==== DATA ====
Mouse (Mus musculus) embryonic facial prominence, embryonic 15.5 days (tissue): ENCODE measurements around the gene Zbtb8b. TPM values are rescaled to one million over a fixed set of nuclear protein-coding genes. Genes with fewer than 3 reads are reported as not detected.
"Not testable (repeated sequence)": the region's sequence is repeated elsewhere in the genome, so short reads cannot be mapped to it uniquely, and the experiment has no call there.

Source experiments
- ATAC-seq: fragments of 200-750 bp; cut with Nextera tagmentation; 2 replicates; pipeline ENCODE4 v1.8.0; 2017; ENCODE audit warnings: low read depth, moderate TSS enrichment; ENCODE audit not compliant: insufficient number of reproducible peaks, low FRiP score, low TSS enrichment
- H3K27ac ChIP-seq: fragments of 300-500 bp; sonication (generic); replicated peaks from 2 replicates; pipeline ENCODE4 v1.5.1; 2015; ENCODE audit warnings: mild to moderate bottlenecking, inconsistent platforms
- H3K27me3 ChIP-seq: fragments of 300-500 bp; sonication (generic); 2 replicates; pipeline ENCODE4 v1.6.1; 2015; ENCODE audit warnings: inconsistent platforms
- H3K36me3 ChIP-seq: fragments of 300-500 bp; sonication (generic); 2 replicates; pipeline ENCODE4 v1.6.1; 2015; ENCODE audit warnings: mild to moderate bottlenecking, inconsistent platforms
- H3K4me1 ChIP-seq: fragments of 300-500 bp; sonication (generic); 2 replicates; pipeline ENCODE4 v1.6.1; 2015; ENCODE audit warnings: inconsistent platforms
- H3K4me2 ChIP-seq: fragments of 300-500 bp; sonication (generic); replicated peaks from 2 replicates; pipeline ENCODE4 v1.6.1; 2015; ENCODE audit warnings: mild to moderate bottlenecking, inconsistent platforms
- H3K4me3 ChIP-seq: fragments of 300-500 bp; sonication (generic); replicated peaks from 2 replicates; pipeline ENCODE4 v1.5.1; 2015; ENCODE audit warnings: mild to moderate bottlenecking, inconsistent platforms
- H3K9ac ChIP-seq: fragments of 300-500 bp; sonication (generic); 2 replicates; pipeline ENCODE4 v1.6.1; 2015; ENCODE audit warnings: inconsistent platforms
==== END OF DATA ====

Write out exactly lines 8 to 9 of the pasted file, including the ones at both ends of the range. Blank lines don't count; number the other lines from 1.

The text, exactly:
- H3K4me1 ChIP-seq: fragments of 300-500 bp; sonication (generic); 2 replicates; pipeline ENCODE4 v1.6.1; 2015; ENCODE audit warnings: inconsistent platforms
- H3K4me2 ChIP-seq: fragments of 300-500 bp; sonication (generic); replicated peaks from 2 replicates; pipeline ENCODE4 v1.6.1; 2015; ENCODE audit warnings: mild to moderate bottlenecking, inconsistent platforms